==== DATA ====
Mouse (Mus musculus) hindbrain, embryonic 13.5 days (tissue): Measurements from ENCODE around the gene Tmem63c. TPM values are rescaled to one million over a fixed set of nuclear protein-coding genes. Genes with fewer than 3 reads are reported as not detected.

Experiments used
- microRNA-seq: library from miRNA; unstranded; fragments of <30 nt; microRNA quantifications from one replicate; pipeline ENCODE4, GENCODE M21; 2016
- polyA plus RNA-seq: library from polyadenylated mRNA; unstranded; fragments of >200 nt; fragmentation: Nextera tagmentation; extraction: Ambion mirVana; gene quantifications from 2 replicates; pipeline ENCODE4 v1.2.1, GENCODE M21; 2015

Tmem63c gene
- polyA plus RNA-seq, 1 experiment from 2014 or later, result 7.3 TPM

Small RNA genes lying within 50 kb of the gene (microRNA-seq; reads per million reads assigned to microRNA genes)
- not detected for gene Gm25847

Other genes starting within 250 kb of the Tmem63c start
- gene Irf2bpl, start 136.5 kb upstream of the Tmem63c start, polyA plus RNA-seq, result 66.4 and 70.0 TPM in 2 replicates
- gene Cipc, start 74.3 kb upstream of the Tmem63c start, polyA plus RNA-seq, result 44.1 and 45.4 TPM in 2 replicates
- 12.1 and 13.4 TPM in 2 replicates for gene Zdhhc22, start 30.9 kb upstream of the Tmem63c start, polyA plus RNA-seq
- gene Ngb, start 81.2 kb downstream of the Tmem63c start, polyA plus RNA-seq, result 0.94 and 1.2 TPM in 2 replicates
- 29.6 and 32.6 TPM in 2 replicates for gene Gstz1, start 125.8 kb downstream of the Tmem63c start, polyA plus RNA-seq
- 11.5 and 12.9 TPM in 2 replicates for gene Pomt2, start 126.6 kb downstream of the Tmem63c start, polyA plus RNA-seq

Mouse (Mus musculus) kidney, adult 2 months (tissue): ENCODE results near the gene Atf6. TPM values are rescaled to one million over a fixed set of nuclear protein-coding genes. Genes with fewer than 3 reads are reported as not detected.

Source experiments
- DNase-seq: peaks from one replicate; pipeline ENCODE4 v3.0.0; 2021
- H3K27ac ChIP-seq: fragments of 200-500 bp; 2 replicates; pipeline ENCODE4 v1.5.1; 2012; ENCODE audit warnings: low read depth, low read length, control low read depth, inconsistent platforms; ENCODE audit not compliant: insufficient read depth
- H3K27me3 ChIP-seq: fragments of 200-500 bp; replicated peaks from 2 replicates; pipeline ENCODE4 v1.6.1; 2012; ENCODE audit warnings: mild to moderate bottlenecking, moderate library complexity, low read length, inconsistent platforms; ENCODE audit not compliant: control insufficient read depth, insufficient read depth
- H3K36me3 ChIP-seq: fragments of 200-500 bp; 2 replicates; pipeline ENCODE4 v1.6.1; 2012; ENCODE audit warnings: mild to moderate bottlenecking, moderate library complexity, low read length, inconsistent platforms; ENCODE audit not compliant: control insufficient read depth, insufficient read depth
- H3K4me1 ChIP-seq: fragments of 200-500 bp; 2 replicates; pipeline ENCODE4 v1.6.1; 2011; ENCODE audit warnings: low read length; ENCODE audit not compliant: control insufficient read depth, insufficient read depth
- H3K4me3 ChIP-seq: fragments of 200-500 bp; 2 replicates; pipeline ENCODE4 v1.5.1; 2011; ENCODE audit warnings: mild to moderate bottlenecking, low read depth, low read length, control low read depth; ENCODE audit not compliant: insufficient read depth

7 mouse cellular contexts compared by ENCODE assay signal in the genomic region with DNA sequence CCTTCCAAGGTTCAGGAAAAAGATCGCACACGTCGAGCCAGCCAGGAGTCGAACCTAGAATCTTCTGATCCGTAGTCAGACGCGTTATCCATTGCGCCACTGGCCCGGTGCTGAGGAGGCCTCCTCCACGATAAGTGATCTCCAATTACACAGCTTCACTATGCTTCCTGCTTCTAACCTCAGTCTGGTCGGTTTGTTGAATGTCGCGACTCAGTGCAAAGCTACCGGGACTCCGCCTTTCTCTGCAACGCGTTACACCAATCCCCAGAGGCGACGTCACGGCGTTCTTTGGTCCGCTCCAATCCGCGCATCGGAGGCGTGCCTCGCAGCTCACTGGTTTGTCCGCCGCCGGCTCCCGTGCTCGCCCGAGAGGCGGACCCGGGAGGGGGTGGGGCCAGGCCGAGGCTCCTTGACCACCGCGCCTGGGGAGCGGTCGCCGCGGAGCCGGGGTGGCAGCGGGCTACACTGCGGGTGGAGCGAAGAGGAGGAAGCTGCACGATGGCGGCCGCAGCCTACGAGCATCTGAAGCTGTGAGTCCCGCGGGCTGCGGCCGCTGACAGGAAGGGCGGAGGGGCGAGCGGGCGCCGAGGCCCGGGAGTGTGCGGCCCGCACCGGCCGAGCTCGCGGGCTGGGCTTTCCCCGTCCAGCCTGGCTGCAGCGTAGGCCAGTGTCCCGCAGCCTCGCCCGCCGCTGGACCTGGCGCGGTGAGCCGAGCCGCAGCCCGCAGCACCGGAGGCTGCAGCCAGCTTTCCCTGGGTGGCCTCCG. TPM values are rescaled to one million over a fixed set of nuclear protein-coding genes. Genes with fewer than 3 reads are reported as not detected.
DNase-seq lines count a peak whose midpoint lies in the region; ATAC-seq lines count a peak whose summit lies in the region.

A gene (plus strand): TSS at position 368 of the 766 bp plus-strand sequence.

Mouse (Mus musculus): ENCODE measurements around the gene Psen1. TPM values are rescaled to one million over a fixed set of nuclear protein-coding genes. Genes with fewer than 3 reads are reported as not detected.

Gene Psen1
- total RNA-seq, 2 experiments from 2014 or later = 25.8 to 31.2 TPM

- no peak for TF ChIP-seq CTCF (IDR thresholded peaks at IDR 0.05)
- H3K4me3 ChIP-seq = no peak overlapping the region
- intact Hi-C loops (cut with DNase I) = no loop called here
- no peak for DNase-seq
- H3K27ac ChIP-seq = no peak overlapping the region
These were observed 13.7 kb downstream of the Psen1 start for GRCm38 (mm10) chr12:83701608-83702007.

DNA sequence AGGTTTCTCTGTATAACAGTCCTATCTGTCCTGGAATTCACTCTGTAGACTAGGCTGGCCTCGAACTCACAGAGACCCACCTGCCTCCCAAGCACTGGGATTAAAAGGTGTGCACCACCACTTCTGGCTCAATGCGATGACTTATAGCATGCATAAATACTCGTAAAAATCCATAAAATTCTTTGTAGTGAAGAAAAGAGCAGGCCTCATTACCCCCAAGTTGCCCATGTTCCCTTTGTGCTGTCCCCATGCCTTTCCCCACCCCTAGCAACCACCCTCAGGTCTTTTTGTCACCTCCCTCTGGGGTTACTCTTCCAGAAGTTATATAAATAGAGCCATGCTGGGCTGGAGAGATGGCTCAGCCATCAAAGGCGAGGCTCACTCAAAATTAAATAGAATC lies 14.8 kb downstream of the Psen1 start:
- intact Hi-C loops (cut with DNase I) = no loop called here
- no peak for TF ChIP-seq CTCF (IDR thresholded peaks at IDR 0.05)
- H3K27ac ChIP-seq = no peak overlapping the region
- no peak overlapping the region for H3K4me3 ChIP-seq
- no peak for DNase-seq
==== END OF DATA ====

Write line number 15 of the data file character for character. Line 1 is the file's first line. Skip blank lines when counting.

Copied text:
- 11.5 and 12.9 TPM in 2 replicates for gene Pomt2, start 126.6 kb downstream of the Tmem63c start, polyA plus RNA-seq